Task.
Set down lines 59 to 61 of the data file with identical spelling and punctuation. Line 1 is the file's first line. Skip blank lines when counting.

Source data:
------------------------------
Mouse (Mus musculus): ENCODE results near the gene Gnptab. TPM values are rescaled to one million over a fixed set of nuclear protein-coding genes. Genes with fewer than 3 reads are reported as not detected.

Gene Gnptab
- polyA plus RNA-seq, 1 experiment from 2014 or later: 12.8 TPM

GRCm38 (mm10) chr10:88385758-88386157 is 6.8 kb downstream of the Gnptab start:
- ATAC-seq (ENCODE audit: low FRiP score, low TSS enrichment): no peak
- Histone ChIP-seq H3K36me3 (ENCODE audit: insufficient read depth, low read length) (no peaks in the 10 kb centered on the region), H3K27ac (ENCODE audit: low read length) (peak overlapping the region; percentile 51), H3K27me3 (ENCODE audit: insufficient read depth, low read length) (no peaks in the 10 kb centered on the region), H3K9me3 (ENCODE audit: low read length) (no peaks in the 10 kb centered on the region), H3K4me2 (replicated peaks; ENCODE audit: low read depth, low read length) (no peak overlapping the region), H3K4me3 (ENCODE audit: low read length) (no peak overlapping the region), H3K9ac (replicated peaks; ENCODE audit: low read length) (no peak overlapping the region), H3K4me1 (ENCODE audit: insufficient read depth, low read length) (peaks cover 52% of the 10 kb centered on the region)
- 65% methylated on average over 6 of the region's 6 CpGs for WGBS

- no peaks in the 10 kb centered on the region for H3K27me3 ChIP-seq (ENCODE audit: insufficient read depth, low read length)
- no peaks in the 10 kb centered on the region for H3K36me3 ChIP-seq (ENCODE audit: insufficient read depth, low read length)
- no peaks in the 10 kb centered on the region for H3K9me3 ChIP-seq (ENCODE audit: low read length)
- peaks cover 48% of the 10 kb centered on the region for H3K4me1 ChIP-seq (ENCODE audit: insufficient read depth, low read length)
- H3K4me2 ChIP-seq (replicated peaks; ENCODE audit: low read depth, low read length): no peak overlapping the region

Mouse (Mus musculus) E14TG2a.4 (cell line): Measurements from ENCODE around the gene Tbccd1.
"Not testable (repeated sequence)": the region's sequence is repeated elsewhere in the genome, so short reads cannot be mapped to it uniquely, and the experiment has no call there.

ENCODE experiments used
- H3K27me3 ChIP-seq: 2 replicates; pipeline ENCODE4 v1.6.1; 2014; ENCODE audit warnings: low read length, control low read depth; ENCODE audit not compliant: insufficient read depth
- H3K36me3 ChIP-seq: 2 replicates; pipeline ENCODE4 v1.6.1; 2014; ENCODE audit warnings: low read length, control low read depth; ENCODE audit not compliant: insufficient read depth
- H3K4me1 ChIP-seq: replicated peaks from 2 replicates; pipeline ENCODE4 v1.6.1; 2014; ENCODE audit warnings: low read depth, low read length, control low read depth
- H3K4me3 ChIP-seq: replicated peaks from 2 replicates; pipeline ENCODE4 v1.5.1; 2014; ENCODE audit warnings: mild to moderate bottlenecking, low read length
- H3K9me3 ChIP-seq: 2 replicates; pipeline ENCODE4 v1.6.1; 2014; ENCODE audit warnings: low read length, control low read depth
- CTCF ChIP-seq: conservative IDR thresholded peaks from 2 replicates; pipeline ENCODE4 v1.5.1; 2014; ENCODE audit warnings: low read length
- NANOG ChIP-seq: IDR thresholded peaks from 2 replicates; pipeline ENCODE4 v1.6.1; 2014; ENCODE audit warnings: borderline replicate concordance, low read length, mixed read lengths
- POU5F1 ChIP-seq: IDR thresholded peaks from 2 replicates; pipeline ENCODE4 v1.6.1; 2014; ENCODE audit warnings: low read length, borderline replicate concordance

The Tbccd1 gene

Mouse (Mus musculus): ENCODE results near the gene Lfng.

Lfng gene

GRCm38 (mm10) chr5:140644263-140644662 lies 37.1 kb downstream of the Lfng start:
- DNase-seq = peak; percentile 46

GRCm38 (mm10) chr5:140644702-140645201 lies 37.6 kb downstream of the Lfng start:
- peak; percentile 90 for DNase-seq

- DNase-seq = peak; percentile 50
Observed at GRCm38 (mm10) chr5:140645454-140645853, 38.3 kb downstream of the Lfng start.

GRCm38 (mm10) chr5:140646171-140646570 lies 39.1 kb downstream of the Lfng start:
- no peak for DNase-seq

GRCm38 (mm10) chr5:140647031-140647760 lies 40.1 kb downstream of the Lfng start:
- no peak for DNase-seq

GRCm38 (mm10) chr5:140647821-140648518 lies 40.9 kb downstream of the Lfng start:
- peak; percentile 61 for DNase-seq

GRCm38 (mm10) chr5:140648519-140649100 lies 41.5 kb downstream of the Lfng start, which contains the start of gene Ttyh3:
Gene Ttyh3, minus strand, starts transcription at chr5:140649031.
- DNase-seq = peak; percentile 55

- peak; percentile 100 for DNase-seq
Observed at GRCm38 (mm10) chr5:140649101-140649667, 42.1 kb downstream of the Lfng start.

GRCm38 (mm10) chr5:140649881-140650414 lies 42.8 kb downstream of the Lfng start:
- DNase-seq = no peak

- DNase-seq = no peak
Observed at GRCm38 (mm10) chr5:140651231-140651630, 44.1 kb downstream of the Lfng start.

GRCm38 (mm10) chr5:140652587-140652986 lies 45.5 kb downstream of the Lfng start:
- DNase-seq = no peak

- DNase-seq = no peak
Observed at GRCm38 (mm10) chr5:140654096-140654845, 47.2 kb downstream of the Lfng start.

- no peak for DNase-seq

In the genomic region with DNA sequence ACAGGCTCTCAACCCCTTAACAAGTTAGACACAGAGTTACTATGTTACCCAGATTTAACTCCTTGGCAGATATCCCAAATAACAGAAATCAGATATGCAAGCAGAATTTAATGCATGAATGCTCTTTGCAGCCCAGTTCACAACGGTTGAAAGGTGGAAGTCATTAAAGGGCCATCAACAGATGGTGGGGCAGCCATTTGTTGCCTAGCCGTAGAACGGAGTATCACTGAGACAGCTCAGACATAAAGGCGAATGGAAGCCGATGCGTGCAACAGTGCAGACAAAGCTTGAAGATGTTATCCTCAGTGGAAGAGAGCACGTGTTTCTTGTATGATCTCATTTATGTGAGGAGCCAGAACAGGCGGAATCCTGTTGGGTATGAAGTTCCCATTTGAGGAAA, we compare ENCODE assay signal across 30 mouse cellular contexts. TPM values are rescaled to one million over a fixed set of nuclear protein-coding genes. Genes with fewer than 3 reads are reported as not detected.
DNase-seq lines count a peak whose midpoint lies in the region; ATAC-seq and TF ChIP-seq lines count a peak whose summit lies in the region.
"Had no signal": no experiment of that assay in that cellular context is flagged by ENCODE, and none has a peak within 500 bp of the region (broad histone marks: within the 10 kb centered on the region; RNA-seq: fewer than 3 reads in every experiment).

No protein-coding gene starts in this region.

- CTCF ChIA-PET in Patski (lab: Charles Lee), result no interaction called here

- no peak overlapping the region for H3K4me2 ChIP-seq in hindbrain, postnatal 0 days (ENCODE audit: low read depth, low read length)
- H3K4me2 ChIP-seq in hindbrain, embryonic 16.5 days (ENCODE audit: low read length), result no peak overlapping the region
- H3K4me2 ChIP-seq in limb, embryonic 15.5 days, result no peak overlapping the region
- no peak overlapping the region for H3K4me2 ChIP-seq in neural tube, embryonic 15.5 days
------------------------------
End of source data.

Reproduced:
- H3K4me2 ChIP-seq in hindbrain, embryonic 16.5 days (ENCODE audit: low read length), result no peak overlapping the region
- H3K4me2 ChIP-seq in limb, embryonic 15.5 days, result no peak overlapping the region
- no peak overlapping the region for H3K4me2 ChIP-seq in neural tube, embryonic 15.5 days